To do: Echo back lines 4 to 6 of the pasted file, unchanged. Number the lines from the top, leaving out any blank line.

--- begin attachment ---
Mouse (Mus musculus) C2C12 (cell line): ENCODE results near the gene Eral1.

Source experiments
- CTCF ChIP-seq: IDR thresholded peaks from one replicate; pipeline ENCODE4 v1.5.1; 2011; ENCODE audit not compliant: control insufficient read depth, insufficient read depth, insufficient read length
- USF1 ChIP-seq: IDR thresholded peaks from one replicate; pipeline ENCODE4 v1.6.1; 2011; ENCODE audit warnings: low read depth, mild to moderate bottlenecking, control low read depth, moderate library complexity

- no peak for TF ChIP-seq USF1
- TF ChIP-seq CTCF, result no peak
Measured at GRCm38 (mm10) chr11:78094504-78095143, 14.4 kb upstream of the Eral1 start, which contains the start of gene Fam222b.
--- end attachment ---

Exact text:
- USF1 ChIP-seq: IDR thresholded peaks from one replicate; pipeline ENCODE4 v1.6.1; 2011; ENCODE audit warnings: low read depth, mild to moderate bottlenecking, control low read depth, moderate library complexity

- no peak for TF ChIP-seq USF1
- TF ChIP-seq CTCF, result no peak